88% of journals in UGC's white list are predatory, finds study

Book spine. Seamless vector pattern with bookshelf. Flat style.  

A systematic study of the University Grants Commission’s (UGC) approved list of journals has confirmed what scientists have long suspected. The white list contains a huge number of dubious or predatory journals which publish substandard papers for a small fee with very little peer-reviewing, if at all.

A team led by Professor Bhushan Patwardhan from the Savitribai Phule Pune University found 88% of 1,009 journals recommended by universities and included in the white list are dubious journals. Only 112 journals met the criteria set by UGC to be included in the list. The results were published on Thursday in the journal Current Science.

According to an earlier study published in 2015 in the journal BMC Medicine, 27% of predatory journal publishers are based in India and about 35% of authors in such journals are from Indian institutions.

The researchers had randomly selected 1,336 journals from 5,699 university-recommended journals that were included in the UGC list. The journals included were representative of science, arts and humanities, and social science. After excluding 327 journals that were indexed in Scopus/Web of Science, the researchers took up 1,009 journals for critical examination.

For a journal to be included in the list, it should first meet the basic criterion of providing a verifiable postal address, and email addresses of the chief editor and editors, on their website. But 349 (34.5%) journals in the list either did not provide these details or the details provided were incorrect and therefore rejected. Of the remaining 660 journals, 528 were removed owing to false claims about their impact factor, being indexed in dubious indexing databases, incorrect ISSN (International Standard Serial Number) and poor credentials of editors.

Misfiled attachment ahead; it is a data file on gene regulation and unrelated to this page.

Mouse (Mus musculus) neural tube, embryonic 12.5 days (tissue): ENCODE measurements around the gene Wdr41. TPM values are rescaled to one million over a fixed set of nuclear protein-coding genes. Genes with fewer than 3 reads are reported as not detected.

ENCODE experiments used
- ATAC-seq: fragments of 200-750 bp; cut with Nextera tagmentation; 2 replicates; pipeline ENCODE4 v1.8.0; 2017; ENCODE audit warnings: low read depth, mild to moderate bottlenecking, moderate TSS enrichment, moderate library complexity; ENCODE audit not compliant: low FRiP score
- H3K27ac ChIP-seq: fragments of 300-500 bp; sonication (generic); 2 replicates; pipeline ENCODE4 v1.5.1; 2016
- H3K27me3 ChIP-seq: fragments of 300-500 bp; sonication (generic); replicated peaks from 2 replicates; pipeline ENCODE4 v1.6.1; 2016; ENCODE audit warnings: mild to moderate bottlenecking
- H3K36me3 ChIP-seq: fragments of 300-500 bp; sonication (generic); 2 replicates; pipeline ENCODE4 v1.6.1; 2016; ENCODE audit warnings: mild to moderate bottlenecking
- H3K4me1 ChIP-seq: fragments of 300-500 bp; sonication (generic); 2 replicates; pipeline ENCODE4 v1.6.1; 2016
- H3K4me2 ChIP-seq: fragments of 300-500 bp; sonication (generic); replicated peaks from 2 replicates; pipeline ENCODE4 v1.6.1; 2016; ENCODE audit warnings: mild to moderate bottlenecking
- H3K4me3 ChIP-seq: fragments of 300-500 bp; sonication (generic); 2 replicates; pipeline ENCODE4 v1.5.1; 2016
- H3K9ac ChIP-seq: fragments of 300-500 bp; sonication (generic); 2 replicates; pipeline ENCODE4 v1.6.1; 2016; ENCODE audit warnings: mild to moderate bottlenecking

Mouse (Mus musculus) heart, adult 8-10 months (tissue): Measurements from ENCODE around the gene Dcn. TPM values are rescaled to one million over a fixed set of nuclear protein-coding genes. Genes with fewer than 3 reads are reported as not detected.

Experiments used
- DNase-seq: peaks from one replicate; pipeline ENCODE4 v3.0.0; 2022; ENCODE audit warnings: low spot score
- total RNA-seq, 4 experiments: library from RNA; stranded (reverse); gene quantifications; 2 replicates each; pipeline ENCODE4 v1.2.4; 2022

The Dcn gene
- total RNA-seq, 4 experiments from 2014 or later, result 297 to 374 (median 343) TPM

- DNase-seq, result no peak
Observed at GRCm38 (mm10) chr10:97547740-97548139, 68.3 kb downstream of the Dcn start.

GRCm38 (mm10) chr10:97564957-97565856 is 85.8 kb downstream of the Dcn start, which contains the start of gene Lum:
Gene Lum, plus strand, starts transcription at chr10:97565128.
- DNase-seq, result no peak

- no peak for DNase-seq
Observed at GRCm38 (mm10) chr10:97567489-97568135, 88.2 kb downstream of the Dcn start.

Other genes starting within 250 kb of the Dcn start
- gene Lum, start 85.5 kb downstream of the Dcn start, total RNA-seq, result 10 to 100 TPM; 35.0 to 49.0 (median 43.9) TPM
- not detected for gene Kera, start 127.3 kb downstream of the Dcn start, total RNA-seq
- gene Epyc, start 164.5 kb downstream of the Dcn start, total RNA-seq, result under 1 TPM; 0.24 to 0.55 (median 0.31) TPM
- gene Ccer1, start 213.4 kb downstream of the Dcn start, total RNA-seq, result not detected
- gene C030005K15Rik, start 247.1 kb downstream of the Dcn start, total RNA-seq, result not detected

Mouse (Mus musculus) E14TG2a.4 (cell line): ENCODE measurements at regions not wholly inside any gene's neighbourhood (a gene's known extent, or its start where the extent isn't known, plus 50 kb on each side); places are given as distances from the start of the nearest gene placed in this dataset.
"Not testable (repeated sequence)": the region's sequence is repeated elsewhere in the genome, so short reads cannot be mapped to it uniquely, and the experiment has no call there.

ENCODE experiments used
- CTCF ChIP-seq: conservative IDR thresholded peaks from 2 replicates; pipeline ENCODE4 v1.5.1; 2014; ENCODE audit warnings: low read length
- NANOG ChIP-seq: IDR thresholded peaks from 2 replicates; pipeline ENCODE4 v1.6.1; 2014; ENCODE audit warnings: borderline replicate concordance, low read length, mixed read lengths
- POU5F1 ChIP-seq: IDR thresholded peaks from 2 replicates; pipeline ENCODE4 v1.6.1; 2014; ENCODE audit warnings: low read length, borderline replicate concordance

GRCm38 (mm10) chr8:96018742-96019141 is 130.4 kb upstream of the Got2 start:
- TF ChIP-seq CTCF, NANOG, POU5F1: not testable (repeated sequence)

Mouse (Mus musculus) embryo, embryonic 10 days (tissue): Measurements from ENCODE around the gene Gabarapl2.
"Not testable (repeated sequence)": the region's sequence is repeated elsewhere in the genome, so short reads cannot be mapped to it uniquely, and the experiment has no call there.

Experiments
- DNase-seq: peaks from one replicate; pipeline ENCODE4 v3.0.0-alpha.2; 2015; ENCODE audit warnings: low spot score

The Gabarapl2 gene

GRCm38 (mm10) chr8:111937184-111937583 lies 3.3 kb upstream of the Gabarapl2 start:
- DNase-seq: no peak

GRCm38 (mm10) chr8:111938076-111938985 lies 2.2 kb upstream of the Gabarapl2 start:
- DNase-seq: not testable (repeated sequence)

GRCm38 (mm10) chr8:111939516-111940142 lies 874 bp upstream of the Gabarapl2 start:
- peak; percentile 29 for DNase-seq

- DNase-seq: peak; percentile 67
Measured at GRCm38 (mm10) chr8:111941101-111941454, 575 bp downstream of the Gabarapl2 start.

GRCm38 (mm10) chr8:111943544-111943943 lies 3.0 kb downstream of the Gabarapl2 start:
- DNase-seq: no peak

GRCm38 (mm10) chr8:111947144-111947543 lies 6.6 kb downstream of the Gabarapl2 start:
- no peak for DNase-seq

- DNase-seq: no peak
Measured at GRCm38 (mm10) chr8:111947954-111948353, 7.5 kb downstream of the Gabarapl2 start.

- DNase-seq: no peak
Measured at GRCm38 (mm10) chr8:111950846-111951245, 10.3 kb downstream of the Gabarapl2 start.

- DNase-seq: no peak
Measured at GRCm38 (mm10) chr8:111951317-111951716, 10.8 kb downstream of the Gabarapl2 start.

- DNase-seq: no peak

“Unfortunately, academic institutions which have recommended such journals have not really examined them with care. And the UGC committee appears to have taken the recommendation at face value,” says Professor Subhash C. Lakhotia from the Banaras Hindu University, Varanasi, one of the authors of the paper.

Only 132 journals reached the secondary level of scrutiny for analysis. The secondary level of scrutiny looked for misleading journal names such as ‘international’ and ‘global’ in journal titles, editorial policies, and nature of charges levied on authors. Twenty journals were rejected at the secondary level and only 112 journals out of 1,009 were found to be genuine in all.

A scam in itself

“The dubious or predatory journal publishing in India parallels the Nigerian lottery scam,” says Professor Patwardhan, who is the corresponding author of the Current Science paper. “It makes a mockery of scientific publishing and has tarnished the image of India.”

“Honestly, I was not surprised by the huge number of journals turning out to be dubious. Researchers have been receiving mails from journal publishers inviting us on editorial boards and to contribute special articles. It’s a depressing scenario,” says Professor Lakhotia.

“I think the UGC should not maintain the white list. It is simply not equipped to do it efficiently. It should instead issue advisories on the quality of research publications,” says Prof. Lakhotia.

This article is closed for comments.
Please Email the Editor

Printable version | May 7, 2021 6:50:08 AM |

Next Story